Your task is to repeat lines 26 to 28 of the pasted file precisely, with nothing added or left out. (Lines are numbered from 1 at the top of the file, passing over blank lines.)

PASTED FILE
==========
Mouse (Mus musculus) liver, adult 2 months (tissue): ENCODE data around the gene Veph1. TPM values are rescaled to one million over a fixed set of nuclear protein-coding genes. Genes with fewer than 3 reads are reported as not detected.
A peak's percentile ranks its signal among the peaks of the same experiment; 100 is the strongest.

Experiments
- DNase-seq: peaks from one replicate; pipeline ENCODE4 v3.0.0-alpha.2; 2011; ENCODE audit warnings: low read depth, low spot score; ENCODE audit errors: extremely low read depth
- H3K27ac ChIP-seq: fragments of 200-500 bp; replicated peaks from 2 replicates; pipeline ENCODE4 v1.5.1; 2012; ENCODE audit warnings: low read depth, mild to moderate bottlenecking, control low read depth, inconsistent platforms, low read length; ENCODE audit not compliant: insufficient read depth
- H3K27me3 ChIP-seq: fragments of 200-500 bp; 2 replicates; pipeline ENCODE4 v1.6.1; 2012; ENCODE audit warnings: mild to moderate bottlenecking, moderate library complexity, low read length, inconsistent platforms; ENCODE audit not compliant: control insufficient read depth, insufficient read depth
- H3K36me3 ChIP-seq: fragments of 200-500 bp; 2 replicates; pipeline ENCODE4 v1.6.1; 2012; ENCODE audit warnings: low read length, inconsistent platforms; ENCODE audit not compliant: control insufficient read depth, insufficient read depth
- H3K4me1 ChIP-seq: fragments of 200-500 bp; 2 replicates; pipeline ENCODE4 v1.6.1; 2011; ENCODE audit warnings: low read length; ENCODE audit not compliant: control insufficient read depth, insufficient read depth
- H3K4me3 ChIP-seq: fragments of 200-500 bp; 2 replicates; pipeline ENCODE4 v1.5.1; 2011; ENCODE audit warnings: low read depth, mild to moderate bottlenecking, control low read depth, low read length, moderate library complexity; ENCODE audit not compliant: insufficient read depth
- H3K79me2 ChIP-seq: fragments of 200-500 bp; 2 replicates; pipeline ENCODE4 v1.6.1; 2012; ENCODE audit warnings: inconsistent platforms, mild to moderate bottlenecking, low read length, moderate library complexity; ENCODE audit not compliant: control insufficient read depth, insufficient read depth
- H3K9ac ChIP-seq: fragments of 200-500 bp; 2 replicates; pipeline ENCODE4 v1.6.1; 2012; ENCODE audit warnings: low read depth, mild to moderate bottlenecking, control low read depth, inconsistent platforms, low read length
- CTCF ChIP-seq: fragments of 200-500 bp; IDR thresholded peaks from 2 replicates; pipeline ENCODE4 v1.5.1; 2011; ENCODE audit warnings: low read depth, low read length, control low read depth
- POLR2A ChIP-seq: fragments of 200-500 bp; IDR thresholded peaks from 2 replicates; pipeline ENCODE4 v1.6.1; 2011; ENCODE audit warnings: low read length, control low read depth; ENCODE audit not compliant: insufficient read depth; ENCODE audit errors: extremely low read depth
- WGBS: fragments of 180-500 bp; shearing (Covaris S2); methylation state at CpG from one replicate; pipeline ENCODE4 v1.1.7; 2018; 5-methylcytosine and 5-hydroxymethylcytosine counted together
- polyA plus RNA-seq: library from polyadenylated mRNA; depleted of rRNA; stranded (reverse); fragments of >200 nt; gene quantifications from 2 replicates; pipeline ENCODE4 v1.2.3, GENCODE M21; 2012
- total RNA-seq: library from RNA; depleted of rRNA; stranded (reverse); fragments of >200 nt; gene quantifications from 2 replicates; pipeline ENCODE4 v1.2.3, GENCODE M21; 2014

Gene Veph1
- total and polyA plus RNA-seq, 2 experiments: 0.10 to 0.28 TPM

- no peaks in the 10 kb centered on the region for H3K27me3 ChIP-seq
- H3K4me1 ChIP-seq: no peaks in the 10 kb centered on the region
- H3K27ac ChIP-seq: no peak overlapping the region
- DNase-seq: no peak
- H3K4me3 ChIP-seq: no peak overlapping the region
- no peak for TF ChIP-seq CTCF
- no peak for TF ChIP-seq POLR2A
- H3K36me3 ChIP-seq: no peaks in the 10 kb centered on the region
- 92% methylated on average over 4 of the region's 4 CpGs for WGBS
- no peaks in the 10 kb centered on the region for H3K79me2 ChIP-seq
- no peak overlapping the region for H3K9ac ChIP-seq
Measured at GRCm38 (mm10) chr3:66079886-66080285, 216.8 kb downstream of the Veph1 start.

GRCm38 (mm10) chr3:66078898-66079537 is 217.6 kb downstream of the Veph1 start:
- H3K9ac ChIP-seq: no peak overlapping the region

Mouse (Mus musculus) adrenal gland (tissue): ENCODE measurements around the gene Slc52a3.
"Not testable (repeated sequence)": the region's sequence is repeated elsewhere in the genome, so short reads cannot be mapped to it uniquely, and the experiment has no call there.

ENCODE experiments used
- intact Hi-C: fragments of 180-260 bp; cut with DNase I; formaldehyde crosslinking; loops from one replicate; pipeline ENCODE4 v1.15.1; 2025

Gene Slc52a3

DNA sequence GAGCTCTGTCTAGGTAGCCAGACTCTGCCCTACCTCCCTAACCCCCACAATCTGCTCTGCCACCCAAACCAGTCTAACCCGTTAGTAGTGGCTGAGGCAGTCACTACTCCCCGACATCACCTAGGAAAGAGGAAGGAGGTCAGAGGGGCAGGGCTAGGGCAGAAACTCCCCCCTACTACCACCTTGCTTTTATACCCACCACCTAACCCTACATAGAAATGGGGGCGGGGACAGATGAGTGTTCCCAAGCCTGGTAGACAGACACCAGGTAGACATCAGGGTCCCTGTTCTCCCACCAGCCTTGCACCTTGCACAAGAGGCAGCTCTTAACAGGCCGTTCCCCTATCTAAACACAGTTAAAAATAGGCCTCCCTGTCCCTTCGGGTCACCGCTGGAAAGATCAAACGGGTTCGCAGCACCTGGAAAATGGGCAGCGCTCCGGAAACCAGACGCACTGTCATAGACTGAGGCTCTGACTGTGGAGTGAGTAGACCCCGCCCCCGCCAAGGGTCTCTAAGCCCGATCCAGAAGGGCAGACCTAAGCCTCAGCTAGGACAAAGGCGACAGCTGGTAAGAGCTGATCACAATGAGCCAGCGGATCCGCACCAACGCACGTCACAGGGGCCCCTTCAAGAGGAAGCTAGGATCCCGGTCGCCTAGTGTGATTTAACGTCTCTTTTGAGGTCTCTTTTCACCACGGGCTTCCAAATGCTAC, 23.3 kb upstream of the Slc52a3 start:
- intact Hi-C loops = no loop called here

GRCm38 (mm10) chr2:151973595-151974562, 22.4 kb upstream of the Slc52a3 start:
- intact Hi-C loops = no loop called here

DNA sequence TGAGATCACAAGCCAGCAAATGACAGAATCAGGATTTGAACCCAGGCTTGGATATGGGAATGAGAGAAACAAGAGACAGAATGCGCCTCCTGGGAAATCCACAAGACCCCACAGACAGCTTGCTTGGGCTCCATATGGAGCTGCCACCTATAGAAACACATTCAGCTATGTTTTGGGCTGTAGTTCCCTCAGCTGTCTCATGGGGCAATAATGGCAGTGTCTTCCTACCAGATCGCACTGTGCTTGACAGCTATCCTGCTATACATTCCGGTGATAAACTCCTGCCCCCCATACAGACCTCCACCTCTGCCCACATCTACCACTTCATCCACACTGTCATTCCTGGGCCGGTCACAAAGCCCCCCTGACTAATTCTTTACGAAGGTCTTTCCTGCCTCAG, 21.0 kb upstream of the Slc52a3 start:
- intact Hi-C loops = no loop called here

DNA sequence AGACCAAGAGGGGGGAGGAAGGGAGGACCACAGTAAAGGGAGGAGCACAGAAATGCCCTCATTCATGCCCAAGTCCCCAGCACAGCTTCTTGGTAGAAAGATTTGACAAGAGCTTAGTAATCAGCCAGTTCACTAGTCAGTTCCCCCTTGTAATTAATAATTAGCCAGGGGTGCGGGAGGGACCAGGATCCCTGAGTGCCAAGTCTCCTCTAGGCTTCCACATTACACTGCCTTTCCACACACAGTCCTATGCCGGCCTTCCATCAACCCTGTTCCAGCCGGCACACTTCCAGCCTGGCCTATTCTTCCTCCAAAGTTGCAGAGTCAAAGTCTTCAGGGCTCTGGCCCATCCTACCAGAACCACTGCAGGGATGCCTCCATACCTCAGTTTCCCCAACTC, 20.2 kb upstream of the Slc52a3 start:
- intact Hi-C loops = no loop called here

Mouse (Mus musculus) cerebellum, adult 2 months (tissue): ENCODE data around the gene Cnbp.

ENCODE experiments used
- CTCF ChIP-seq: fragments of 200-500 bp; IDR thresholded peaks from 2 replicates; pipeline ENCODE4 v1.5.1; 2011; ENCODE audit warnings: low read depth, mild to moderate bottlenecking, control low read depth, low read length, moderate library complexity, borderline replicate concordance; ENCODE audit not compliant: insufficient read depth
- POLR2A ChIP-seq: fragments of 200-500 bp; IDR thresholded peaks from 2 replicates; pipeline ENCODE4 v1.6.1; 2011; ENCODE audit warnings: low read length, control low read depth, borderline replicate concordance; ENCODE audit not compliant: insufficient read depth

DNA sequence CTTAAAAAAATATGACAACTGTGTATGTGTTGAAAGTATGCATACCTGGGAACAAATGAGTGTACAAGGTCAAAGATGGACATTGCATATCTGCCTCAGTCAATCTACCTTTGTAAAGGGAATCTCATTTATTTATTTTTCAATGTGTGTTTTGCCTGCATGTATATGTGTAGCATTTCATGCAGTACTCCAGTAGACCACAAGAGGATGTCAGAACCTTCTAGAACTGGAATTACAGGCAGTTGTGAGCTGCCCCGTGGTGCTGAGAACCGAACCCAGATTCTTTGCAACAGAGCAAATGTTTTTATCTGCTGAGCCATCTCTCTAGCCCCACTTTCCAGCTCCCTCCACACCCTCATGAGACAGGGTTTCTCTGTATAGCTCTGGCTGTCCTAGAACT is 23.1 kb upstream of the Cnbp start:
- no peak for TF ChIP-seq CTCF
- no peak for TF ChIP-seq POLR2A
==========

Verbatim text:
- H3K36me3 ChIP-seq: no peaks in the 10 kb centered on the region
- 92% methylated on average over 4 of the region's 4 CpGs for WGBS
- no peaks in the 10 kb centered on the region for H3K79me2 ChIP-seq